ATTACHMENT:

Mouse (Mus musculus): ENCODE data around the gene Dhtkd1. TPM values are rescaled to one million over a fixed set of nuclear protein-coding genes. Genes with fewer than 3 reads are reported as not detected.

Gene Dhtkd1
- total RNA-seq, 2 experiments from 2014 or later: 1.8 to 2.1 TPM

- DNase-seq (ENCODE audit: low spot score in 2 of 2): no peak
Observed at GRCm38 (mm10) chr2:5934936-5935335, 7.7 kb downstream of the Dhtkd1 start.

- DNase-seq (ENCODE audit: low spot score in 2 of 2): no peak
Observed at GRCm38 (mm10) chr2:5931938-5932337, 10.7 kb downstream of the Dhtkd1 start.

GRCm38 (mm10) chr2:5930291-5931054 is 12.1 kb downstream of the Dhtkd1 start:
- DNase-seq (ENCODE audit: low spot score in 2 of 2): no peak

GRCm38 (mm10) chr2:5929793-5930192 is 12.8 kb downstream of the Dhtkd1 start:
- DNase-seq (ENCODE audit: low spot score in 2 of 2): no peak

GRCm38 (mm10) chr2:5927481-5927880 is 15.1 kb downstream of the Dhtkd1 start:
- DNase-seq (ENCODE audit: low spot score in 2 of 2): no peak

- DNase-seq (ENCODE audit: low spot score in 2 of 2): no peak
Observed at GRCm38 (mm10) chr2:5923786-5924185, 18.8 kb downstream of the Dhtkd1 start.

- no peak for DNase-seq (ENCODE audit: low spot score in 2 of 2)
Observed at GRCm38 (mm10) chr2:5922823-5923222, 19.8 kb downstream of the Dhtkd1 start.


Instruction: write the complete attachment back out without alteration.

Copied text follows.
Mouse (Mus musculus): ENCODE data around the gene Dhtkd1. TPM values are rescaled to one million over a fixed set of nuclear protein-coding genes. Genes with fewer than 3 reads are reported as not detected.

Gene Dhtkd1
- total RNA-seq, 2 experiments from 2014 or later: 1.8 to 2.1 TPM

- DNase-seq (ENCODE audit: low spot score in 2 of 2): no peak
Observed at GRCm38 (mm10) chr2:5934936-5935335, 7.7 kb downstream of the Dhtkd1 start.

- DNase-seq (ENCODE audit: low spot score in 2 of 2): no peak
Observed at GRCm38 (mm10) chr2:5931938-5932337, 10.7 kb downstream of the Dhtkd1 start.

GRCm38 (mm10) chr2:5930291-5931054 is 12.1 kb downstream of the Dhtkd1 start:
- DNase-seq (ENCODE audit: low spot score in 2 of 2): no peak

GRCm38 (mm10) chr2:5929793-5930192 is 12.8 kb downstream of the Dhtkd1 start:
- DNase-seq (ENCODE audit: low spot score in 2 of 2): no peak

GRCm38 (mm10) chr2:5927481-5927880 is 15.1 kb downstream of the Dhtkd1 start:
- DNase-seq (ENCODE audit: low spot score in 2 of 2): no peak

- DNase-seq (ENCODE audit: low spot score in 2 of 2): no peak
Observed at GRCm38 (mm10) chr2:5923786-5924185, 18.8 kb downstream of the Dhtkd1 start.

- no peak for DNase-seq (ENCODE audit: low spot score in 2 of 2)
Observed at GRCm38 (mm10) chr2:5922823-5923222, 19.8 kb downstream of the Dhtkd1 start.